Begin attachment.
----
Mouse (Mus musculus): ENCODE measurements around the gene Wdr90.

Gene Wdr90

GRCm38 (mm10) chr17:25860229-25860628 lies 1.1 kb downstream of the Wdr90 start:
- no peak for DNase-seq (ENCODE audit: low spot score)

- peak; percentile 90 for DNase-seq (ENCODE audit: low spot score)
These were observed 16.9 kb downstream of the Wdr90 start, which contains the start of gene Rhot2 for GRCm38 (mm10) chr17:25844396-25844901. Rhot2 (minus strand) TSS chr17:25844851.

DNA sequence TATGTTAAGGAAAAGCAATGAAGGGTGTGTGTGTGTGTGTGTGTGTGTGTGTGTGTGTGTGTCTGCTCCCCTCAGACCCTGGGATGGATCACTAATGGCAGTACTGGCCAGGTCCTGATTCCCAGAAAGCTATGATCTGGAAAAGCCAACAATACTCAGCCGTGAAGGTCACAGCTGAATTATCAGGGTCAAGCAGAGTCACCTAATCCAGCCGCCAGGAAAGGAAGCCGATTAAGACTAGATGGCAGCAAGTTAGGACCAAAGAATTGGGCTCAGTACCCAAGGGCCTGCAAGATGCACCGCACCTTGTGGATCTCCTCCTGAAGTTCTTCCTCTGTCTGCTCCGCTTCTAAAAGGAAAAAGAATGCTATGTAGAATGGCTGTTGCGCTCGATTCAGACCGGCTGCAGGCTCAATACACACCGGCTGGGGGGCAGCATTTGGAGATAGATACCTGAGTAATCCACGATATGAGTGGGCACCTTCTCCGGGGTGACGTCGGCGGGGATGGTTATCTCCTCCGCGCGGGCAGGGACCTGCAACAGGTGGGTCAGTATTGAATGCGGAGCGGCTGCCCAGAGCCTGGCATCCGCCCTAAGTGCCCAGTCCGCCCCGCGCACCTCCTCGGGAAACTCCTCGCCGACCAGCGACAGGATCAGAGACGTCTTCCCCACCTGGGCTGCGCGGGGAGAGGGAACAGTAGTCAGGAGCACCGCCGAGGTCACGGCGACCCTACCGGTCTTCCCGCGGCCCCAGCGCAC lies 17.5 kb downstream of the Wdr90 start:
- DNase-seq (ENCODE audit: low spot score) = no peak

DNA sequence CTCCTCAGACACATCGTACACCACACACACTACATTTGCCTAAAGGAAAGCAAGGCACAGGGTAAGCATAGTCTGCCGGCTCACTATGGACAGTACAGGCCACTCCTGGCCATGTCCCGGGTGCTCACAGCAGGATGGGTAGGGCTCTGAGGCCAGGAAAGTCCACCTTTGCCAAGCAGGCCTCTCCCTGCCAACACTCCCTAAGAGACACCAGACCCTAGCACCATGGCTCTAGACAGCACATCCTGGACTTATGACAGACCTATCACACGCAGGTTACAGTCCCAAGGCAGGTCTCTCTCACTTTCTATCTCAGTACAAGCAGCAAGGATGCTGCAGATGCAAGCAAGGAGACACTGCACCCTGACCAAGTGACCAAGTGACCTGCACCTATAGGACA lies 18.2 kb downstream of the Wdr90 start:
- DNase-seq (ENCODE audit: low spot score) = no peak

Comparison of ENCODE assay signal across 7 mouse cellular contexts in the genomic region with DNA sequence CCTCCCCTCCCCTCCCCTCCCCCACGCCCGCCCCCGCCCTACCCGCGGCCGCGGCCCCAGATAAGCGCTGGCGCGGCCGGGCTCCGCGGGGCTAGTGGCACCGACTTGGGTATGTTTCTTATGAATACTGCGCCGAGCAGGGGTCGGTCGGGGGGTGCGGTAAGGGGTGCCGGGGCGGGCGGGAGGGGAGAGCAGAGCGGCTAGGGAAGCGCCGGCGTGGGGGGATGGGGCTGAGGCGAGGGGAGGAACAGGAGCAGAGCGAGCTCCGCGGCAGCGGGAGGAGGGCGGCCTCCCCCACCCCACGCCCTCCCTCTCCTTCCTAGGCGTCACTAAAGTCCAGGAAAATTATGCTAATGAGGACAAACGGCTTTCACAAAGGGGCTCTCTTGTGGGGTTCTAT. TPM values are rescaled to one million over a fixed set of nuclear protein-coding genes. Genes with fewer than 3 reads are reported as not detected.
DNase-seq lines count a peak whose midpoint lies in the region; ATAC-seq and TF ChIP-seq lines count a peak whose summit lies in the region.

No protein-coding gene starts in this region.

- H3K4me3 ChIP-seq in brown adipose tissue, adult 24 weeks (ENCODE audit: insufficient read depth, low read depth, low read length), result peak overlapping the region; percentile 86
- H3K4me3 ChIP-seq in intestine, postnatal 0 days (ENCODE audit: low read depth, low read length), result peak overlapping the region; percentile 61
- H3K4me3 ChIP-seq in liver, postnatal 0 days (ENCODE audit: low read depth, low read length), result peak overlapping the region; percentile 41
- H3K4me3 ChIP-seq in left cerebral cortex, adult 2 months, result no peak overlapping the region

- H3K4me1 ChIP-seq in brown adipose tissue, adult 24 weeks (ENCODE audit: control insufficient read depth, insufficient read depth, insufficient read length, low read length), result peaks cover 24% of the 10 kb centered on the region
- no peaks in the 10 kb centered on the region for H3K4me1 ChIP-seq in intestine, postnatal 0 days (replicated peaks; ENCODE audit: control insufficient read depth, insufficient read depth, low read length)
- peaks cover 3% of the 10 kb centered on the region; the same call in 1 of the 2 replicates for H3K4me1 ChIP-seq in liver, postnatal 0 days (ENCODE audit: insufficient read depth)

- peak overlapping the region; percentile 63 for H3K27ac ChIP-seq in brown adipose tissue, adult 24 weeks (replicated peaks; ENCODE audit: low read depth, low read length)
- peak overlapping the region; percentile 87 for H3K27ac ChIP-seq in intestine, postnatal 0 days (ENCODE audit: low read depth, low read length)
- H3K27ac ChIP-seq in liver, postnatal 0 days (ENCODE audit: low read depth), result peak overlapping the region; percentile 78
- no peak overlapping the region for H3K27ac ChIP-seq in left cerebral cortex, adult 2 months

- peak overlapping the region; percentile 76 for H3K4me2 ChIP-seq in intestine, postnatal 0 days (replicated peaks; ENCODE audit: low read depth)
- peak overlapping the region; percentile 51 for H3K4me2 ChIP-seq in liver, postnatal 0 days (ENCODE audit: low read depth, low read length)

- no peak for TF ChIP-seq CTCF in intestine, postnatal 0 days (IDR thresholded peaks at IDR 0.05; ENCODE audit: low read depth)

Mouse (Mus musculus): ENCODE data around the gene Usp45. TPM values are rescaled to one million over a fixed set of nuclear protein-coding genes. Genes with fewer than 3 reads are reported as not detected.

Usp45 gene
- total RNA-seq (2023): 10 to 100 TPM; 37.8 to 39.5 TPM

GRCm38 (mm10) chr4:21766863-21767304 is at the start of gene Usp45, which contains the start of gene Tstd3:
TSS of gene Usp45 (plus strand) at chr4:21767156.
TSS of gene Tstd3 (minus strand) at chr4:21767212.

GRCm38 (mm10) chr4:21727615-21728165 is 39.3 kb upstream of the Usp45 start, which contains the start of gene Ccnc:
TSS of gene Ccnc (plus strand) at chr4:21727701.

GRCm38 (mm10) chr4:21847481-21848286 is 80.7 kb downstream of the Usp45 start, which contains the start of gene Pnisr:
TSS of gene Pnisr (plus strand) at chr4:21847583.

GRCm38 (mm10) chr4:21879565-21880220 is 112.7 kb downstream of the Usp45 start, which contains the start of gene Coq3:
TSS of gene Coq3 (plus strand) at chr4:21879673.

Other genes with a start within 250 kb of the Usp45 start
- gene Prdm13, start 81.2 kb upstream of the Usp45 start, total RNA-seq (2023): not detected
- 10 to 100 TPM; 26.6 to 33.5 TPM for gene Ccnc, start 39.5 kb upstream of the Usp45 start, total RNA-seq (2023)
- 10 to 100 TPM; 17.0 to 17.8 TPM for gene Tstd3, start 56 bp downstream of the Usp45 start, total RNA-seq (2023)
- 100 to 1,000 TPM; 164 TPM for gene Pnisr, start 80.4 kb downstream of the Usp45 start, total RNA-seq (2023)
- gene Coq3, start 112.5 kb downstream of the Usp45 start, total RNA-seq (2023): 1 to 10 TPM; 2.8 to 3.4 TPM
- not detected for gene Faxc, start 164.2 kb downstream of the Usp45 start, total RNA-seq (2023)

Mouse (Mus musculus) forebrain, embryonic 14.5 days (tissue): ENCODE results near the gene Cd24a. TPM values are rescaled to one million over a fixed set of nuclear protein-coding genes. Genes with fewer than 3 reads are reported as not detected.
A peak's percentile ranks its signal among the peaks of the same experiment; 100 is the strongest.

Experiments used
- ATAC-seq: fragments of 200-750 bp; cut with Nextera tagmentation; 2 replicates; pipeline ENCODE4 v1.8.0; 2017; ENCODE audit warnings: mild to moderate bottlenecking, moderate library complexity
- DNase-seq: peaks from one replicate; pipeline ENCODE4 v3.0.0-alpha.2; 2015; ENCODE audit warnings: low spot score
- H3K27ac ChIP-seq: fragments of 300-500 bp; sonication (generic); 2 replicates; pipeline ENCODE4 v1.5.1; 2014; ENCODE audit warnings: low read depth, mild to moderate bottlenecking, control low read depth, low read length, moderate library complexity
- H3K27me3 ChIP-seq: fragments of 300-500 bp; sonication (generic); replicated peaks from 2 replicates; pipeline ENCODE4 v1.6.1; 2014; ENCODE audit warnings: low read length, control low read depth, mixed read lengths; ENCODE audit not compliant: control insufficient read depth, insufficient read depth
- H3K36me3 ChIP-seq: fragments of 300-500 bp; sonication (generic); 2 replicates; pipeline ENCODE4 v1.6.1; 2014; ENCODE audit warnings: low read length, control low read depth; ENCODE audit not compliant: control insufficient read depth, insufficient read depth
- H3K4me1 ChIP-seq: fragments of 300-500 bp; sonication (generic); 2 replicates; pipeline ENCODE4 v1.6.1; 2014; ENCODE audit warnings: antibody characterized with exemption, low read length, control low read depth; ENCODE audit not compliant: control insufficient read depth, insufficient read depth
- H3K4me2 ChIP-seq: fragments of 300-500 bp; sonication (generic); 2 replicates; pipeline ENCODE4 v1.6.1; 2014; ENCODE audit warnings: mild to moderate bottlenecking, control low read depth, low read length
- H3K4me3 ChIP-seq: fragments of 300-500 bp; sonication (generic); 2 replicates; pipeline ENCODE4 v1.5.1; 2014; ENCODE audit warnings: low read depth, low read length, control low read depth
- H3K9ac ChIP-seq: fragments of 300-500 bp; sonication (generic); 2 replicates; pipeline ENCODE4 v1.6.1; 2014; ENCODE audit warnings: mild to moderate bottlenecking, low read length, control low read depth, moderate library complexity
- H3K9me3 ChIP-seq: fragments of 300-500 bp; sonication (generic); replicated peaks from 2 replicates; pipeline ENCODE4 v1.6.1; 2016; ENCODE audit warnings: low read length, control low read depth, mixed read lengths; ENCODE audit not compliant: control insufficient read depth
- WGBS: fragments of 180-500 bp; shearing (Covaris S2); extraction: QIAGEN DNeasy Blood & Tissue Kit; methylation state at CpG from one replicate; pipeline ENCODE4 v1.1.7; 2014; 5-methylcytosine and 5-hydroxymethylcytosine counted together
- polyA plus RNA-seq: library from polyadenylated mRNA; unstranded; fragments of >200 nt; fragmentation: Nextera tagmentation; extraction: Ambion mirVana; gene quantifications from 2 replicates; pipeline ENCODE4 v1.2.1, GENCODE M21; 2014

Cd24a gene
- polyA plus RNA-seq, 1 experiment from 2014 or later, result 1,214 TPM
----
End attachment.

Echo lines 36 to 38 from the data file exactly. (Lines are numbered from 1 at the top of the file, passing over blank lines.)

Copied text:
GRCm38 (mm10) chr4:21847481-21848286 is 80.7 kb downstream of the Usp45 start, which contains the start of gene Pnisr:
TSS of gene Pnisr (plus strand) at chr4:21847583.

GRCm38 (mm10) chr4:21879565-21880220 is 112.7 kb downstream of the Usp45 start, which contains the start of gene Coq3: